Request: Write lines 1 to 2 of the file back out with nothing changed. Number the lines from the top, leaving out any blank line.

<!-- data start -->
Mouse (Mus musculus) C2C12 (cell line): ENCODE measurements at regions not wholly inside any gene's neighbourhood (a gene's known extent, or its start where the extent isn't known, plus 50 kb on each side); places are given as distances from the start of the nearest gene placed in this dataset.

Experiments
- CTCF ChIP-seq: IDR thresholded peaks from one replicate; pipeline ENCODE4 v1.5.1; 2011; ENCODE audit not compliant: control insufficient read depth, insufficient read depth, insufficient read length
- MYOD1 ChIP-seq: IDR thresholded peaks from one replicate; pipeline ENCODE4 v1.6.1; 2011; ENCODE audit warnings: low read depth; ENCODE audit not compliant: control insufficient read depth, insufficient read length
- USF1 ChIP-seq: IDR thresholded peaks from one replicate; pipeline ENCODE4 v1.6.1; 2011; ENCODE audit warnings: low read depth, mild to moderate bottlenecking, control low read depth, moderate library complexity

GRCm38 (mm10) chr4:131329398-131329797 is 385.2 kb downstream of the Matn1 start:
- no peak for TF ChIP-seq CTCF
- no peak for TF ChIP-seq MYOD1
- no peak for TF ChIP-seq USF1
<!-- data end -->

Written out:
Mouse (Mus musculus) C2C12 (cell line): ENCODE measurements at regions not wholly inside any gene's neighbourhood (a gene's known extent, or its start where the extent isn't known, plus 50 kb on each side); places are given as distances from the start of the nearest gene placed in this dataset.

Experiments